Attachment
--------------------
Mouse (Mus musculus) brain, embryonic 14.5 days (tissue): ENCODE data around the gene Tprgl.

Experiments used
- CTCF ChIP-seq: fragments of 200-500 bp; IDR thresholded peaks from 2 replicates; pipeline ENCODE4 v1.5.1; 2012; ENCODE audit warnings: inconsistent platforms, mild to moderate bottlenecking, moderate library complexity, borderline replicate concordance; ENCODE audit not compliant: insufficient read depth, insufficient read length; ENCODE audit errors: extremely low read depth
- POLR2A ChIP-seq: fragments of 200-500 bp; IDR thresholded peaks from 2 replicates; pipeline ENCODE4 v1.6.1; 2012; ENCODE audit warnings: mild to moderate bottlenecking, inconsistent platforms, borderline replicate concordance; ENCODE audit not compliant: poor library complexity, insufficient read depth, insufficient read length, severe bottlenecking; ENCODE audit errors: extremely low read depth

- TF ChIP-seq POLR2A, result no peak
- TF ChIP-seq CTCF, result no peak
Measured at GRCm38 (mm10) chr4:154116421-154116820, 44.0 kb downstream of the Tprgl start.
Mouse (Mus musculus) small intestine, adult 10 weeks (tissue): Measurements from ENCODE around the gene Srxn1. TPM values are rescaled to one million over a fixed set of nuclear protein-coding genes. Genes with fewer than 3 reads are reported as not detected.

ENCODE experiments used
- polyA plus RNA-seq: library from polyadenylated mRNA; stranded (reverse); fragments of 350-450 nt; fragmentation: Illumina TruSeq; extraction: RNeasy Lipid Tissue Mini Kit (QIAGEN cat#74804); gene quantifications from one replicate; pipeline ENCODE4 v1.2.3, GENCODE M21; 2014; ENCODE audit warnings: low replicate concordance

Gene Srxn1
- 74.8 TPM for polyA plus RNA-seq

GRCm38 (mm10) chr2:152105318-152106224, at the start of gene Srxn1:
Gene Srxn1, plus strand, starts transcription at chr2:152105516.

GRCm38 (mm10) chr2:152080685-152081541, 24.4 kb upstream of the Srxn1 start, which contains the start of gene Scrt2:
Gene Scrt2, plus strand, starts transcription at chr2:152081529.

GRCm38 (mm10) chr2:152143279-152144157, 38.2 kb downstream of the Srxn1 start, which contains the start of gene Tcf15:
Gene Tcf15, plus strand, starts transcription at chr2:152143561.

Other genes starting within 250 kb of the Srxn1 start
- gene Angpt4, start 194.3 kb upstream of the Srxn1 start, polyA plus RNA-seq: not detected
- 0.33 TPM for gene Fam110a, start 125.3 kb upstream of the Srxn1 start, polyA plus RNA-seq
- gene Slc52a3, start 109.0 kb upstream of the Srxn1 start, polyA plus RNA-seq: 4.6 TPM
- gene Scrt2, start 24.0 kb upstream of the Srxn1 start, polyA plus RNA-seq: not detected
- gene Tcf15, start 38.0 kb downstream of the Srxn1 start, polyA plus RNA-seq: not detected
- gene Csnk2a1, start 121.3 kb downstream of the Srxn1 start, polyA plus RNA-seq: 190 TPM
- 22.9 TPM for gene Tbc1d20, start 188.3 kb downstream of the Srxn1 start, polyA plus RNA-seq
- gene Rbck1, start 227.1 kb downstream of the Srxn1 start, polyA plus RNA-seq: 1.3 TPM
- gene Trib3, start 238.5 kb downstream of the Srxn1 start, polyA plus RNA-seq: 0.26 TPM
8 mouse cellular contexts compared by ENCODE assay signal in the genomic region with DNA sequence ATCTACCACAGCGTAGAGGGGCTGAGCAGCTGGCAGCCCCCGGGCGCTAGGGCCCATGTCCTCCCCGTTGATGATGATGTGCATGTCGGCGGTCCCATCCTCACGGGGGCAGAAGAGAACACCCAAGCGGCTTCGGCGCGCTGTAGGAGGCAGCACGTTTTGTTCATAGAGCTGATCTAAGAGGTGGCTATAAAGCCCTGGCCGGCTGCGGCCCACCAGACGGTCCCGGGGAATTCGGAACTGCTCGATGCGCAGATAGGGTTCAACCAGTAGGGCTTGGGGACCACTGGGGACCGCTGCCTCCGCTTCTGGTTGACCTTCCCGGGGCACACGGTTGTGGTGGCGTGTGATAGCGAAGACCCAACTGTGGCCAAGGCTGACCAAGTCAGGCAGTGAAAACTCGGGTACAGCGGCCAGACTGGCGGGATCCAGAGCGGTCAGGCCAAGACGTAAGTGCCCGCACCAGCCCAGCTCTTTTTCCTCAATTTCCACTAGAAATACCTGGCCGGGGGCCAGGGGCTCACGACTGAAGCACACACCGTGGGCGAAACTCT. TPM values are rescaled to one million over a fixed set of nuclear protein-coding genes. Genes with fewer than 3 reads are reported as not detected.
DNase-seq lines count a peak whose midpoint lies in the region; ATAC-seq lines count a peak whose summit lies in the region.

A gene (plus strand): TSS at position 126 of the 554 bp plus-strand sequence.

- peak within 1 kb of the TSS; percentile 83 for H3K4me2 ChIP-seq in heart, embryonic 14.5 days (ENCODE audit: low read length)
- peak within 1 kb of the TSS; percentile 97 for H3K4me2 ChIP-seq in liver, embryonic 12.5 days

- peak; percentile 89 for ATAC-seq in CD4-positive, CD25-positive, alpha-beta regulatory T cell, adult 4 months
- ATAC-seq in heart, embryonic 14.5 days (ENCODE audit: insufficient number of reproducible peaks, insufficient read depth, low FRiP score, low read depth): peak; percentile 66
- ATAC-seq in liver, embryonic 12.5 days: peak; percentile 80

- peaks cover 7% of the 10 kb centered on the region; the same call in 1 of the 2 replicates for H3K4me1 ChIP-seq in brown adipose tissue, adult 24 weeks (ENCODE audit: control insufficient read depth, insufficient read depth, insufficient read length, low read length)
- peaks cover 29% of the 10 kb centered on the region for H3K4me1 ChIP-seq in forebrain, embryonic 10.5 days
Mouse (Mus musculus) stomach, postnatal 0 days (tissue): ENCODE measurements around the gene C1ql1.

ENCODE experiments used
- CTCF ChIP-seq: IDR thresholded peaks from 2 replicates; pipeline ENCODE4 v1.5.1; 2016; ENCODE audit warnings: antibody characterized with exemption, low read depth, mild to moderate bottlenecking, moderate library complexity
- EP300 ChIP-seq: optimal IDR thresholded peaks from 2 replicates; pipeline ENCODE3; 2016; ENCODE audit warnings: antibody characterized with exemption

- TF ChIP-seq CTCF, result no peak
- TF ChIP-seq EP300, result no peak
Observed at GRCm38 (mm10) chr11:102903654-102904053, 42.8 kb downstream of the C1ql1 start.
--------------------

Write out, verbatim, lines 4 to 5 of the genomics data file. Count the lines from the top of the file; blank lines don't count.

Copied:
- POLR2A ChIP-seq: fragments of 200-500 bp; IDR thresholded peaks from 2 replicates; pipeline ENCODE4 v1.6.1; 2012; ENCODE audit warnings: mild to moderate bottlenecking, inconsistent platforms, borderline replicate concordance; ENCODE audit not compliant: poor library complexity, insufficient read depth, insufficient read length, severe bottlenecking; ENCODE audit errors: extremely low read depth

- TF ChIP-seq POLR2A, result no peak